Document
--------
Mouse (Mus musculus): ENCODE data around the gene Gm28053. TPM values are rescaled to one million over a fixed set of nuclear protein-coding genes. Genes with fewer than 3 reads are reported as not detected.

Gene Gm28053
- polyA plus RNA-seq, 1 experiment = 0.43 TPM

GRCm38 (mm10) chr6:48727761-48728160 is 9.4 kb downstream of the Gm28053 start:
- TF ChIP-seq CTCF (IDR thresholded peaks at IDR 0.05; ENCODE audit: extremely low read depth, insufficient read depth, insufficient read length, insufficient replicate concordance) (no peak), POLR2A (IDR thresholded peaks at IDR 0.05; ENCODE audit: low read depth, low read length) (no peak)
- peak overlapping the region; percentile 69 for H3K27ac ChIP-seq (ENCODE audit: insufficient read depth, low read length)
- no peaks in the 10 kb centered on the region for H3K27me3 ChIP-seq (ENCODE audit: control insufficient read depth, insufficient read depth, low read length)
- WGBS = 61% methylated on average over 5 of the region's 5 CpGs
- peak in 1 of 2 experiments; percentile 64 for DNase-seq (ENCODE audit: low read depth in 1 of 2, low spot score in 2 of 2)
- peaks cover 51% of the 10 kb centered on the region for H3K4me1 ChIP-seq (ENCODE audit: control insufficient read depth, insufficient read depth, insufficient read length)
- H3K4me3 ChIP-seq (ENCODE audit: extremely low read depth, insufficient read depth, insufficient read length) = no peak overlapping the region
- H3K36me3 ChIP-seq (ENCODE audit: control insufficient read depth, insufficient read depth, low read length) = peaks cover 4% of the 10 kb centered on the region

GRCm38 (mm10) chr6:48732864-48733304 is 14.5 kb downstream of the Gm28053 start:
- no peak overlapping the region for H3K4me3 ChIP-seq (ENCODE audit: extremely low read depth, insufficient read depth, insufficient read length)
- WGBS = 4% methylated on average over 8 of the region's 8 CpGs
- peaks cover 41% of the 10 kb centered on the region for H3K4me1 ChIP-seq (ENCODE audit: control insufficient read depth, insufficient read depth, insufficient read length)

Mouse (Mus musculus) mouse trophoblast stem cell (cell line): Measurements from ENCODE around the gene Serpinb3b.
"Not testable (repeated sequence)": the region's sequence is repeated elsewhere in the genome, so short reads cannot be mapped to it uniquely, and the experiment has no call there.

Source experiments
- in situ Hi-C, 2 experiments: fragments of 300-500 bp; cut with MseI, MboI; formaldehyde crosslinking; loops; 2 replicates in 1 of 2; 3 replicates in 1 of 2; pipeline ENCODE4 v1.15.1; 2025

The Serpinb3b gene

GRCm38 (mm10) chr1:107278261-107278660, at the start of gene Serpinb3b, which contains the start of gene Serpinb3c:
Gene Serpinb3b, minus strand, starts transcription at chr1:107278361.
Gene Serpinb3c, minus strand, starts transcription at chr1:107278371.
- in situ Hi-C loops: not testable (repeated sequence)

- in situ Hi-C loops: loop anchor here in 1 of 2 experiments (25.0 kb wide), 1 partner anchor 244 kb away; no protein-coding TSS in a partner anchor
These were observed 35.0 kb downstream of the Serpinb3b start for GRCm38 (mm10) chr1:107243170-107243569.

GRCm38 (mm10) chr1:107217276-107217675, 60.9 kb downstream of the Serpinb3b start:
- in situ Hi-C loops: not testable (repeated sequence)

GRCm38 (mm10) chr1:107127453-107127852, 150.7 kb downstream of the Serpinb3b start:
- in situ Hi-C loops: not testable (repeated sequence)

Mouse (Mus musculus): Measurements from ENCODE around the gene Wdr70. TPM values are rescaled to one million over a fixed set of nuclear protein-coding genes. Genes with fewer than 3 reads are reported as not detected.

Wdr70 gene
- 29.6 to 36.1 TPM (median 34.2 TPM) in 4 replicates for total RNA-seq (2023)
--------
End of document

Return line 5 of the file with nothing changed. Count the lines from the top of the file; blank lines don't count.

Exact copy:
- TF ChIP-seq CTCF (IDR thresholded peaks at IDR 0.05; ENCODE audit: extremely low read depth, insufficient read depth, insufficient read length, insufficient replicate concordance) (no peak), POLR2A (IDR thresholded peaks at IDR 0.05; ENCODE audit: low read depth, low read length) (no peak)